To sum up, I’d say that negotiating ethics and morals is a minefield, and there’s almost always compromise somewhere. I’m comfortable with the choices I’ve made. Eating locally produced food as much as possible, seasonal always and small-scale and independent as an ideal, a plant-based diet works for me. But no, I’m not a vegan.

Now it’s your turn to give me your thoughts on this! How would you describe your diet? Do you eat a plant-based diet? Would you call yourself a vegan? Whether yes or no, tell me your reasons! Why have you made the choices you made? Have you changed your diet due to environmental, ethical or sustainability reasons, or is food an area that you’re not willing to compromise with? Is it something you want to change in the future, but you haven’t begun yet? Does the place you live restrict the choices you make? This is such an interesting and juicy topic and I can’t wait to hear your thoughts so please leave a comment below!

Zero Waste Strawberry Recipes (And None of Them Are Jam)

A small miracle happened. I went to the Farmers’ Market…and found plastic-free strawberries! Oh the excitement! The elation! I haven’t bought strawberries in 4 years because I won’t buy them in plastic packaging, and let’s face it, that’s sad, because seasonal freshly picked strawberries are delicious. There was just one catch. They came in the hugest box you’d ever seen. Sold as “jamming strawberries”, there must have been the equivalent of 20 punnets there. I kid you not.

Of course, at the time it seemed like a great idea. I marched home with a massive box of jamming strawberries (which means all those berries that are misshapen, blemished, slightly too ripe, and a couple that were starting to sprout furry bits). It was only then that I realised the enormity of the task ahead: washing, chopping, planning and eating these 20 punnets of strawberries before they expire! As we all know, fresh strawberries do not last long!

Luckily for me I like a challenge, especially one that involves food. After spending a weekend with these strawberries, I have some great ideas for how to use up a glut of strawberries…without making jam.

First Things First: Freezing Strawberries Successfully

Strawberries actually freeze very well. I wouldn’t trust them not to be mushy when defrosted, but they are perfect for adding to smoothies or using in baking. The trick is not to chuck them all together in a bowl, or you’ll be left with a giant frozen mass that can’t be separated. Instead, after washing, chop into quarters and lay out on a baking sheet lined with a tea towel. Pop into the freezer for a few hours. Remove when frozen, pop into a container with a lid (I use a glass Pyrex container but a glass jar would work too) and keep in the freezer until needed.

Preparing Strawberries for the Freezer

How to prepare and freeze strawberries

Strawberry Sorbet (Contains raw egg)

Ingredients:

400g strawberries, chopped and frozen
200g ice
juice of 1/2 lemon
1 egg white
50g icing (superfine) sugar

Method:

You will need a high-powered blender or food processor for best results.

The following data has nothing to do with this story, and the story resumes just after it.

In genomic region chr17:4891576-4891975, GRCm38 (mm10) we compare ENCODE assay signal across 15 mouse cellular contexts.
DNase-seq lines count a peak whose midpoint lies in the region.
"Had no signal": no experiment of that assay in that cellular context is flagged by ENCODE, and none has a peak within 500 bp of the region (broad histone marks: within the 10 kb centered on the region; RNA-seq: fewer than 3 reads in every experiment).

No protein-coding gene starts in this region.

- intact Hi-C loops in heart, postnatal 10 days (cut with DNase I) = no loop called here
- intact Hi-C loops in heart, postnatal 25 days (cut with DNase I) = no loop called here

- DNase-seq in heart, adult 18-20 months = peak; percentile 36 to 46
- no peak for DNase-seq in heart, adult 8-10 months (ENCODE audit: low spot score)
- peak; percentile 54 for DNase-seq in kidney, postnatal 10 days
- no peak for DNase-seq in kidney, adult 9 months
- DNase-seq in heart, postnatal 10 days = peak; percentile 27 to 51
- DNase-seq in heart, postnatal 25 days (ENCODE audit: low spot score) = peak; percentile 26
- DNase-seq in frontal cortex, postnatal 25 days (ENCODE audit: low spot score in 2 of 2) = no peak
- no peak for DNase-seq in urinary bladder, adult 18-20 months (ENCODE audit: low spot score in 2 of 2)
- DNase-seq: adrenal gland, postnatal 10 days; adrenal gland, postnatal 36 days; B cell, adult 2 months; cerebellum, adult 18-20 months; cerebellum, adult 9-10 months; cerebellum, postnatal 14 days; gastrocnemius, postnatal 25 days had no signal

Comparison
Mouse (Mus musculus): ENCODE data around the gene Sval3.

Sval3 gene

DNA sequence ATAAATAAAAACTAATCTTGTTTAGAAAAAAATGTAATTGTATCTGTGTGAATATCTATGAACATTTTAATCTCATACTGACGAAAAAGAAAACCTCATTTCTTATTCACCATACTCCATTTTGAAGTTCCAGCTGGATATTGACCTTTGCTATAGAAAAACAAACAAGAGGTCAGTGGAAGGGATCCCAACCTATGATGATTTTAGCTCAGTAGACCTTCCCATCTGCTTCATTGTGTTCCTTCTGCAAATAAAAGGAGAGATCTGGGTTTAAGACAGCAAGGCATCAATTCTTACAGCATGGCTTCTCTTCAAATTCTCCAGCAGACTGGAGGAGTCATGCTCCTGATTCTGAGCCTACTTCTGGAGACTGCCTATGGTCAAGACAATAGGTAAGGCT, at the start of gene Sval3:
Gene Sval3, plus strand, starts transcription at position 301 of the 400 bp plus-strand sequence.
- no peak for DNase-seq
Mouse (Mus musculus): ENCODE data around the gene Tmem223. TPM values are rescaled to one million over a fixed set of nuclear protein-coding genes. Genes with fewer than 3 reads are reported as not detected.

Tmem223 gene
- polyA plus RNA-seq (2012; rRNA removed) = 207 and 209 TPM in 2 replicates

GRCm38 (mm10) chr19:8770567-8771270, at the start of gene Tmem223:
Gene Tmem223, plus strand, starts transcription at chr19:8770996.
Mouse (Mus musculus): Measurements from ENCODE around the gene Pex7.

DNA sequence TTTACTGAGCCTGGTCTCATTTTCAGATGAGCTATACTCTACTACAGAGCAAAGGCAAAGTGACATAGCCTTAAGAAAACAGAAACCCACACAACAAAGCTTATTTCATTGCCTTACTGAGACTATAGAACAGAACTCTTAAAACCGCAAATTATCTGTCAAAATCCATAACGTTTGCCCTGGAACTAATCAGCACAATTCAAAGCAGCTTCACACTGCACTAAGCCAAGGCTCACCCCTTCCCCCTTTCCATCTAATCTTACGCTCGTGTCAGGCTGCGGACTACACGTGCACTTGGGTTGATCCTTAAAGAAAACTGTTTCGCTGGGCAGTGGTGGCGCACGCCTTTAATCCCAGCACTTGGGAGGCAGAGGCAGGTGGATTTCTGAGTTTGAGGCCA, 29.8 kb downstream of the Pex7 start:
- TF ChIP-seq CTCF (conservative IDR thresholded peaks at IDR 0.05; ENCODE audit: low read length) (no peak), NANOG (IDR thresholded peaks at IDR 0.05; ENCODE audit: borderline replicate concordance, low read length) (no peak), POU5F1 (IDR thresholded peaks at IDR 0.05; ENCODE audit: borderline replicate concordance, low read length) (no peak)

Blend ice, frozen strawberries lemon juice and icing sugar together until smooth. The smoother it is, the less ice crystals will remain – however the longer you blend, the more it will heat up (and melt). If your blender is struggling, pop the jug into the freezer to cool and resume once refrozen.

For best results, use a whisk attachment for this. Add egg white and whisk for 2-3 minutes until fluffy. Eat straightaway. You can freeze leftovers in a glass container however remember that this sorbet contains raw egg, so it’s best not to defrost and refreeze.

Strawberry Sorbet

All light and fluffy!

Strawberry Sorbet in a bowl

Dairy-free strawberry sorbet (contains raw egg)

Strawberry Sorbet (Vegan)

Ingredients:

400g strawberries, chopped and frozen
200g ice
1 cup aquafaba (liquid left over after cooking chickpeas)
50g icing (fine) sugar

Method:

You will need a high-powered blender or food processor for best results. Blend the frozen strawberries and ice until grainy, and add the sugar. Blend to combine. In a separate container whisk the aquafaba for several minutes until soft peaks form. Using a whisk attachment with your blender, add the aquafaba slowly to the mix and beat for 2 minutes until fluffy.

Eat straightaway, and store leftovers in a glass container in the freezer.

Strawberry Aquafaba Vegan strawberry sorbet icecream

Aquafaba (water drained from cooked chickpeas) can make sorbet fluffy too!

Vegan Strawberry Sorbet Aquafaba

Dairy-free vegan sorbet.

Strawberries on Toast

This was conjured up out of desperation, but actually, it was such a hit that I feel it could become a summer regular. It’s not just me that thinks so either; it’s been one of my most popular pictures on Instagram!

Method:

Quarter equal numbers of strawberries and cherry or baby plum (grape) tomatoes. Mash some avocado onto sourdough or other good quality bread or toast, squeeze some lemon juice on the avocado and add chopped fresh herbs if you have them(coriander or parsley would both work well).  Top with strawberries and tomatoes and a dash of balsamic vinegar.

Strawberries on Toast

Strawberries on toast. Trust me, it works!

Strawberry Smoothie

I don’t think smoothies should be dictated, they are more about using what you have on hand. I find almond milk a great base for smoothies, and it’s really simple to make your own.

For the almond milk: soak 1 cup raw almonds overnight. Rinse and blend with 4 cups water in a high powered blender for 2 minutes. Strain using cheesecloth (you can freeze the pulp).